BETHEL, Alaska (AP) — About 45 people from Bethel, surrounding villages and other places in Alaska have sought opioid addiction treatment at the Yukon-Kuskokwim Ayagnirvik Healing Center since it opened a year ago.
The healing center estimated in 2016 that about 250 people in Bethel “actively” use heroin and about 500 people use it “recreationally.” No estimates exist for the surrounding Yukon-Kuskokwim villages. Bethel has a population of about 6,000 people.
Alaska has a bed shortage for residential addiction treatment but the program has 16 beds and has been able to offer one to everyone who has needed one, KYUK-AM reported Tuesday.
More people are coming to get help because addiction has begun to lose its stigma, said Andre Taylor, the center’s behavioral health clinician.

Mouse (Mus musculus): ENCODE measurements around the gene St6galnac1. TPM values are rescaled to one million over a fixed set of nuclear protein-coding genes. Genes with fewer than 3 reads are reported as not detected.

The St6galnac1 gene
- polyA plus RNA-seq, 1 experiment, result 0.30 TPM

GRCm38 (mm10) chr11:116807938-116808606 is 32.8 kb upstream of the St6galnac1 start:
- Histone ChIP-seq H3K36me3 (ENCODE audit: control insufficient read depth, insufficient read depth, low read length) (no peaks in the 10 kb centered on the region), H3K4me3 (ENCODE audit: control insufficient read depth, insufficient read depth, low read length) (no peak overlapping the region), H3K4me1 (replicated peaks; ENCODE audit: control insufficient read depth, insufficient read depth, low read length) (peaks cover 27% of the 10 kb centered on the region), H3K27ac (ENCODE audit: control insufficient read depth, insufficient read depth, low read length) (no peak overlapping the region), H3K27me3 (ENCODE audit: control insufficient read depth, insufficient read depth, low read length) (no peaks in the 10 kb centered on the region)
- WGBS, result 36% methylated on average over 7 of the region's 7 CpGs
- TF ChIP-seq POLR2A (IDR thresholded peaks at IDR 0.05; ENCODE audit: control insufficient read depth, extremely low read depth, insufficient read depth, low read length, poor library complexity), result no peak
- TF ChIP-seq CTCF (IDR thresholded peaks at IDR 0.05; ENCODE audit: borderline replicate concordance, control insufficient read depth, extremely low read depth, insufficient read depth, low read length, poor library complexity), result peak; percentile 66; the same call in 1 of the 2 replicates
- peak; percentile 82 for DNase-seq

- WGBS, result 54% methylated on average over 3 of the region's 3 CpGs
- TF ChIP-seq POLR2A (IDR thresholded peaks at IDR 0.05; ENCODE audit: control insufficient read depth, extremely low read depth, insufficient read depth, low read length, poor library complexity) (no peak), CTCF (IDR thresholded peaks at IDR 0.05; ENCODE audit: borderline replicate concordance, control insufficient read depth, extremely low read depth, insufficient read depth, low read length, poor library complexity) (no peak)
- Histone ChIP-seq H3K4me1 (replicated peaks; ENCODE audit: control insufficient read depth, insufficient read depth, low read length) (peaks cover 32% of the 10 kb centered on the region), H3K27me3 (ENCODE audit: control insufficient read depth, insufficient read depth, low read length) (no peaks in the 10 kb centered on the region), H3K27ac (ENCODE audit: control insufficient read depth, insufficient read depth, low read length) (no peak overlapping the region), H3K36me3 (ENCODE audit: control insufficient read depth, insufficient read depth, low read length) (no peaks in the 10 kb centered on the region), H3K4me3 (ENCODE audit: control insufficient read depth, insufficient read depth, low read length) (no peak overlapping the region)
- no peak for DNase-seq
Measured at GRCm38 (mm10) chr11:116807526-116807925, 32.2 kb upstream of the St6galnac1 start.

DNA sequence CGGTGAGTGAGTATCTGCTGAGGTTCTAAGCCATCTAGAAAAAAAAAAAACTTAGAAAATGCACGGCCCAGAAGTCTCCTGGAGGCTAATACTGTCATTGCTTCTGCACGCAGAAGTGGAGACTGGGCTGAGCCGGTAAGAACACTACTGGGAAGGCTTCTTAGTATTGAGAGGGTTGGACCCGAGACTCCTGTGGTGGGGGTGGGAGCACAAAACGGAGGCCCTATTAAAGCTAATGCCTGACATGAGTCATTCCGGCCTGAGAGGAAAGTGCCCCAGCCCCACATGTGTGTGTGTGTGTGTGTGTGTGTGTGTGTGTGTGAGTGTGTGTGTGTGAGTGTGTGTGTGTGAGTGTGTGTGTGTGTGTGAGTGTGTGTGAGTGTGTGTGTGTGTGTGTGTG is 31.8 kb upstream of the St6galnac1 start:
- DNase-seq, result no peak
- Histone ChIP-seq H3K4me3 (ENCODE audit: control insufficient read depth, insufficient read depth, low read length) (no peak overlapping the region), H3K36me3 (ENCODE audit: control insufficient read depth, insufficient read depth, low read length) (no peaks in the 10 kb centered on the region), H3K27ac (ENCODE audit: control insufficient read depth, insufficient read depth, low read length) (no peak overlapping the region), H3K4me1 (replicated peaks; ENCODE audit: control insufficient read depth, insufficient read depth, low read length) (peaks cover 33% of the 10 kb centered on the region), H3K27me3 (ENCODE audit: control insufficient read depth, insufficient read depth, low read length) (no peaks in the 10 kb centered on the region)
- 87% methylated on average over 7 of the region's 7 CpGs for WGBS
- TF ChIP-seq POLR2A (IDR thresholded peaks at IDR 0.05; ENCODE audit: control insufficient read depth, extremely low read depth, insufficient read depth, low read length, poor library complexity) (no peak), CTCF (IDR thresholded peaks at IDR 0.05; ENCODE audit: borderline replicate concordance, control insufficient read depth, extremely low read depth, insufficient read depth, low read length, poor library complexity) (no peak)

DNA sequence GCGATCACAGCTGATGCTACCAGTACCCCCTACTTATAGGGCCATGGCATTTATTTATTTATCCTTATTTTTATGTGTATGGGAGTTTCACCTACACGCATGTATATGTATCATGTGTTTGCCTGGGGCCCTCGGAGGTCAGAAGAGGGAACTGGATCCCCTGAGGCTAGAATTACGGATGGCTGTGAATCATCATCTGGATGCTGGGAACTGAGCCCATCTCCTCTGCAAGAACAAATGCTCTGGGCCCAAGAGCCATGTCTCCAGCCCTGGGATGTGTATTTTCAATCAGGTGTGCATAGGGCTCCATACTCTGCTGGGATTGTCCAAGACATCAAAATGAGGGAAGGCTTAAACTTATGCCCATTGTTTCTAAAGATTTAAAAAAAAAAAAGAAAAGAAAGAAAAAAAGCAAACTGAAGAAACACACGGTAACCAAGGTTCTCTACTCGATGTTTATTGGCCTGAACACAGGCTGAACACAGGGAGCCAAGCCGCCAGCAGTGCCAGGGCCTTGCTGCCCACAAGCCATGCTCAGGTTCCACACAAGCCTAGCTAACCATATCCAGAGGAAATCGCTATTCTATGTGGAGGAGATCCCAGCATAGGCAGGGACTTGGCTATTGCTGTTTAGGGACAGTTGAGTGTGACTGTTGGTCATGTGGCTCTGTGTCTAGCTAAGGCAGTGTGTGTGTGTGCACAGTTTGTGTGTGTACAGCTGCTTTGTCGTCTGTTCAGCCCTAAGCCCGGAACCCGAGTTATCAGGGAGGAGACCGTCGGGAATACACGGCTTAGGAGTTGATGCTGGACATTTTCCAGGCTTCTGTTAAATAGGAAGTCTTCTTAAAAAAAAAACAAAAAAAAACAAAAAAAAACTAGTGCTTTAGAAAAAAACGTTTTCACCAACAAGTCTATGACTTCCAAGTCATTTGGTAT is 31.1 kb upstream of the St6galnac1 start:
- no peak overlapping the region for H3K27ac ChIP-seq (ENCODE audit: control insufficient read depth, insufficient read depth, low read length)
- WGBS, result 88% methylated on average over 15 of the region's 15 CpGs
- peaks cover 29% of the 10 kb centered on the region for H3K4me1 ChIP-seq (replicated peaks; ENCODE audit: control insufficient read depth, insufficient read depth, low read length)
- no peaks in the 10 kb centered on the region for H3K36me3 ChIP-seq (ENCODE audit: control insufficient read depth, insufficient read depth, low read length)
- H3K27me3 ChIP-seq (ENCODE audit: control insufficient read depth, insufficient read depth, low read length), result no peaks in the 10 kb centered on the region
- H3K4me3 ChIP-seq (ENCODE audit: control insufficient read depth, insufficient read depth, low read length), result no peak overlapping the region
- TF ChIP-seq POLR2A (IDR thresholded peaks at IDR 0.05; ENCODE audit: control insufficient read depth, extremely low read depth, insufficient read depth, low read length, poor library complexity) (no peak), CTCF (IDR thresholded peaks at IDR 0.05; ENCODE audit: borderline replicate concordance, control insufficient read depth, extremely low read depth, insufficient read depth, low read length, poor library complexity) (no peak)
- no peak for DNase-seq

Most Read Nation & World Stories
“Now it’s a lot more accepted,” Taylor said. “You have people who are opting to bring family members to come to sessions or to be involved. That’s not something we saw early on in the program.”
Patients going through the program spend six weeks at the center with a treatment plan that combines medical detoxification and behavioral health therapy. That’s followed by outpatient care that can last more than two years.
“The best outcome for the client is the combination of the intensive treatment, behavioral health-wise, and then also the medication to help them stay clean,” said Dr. Ellen Hodges, the center’s chief of staff. “So providing one without the other isn’t an option.”
The medication that the program uses most frequently is suboxone. It can address opioid withdrawal, but the treatment doesn’t only focus on that single issue.
“Most people who come into the program have a variety of addictions,” Taylor said, “so suboxone helps with the withdraw from the opioids. However, the treatment that we give can be for a variety of different conditions as far as alcohol and drug addictions.”
Patients also learn life skills like finding housing and a job.
Information from: KYUK-AM, http://www.kyuk.org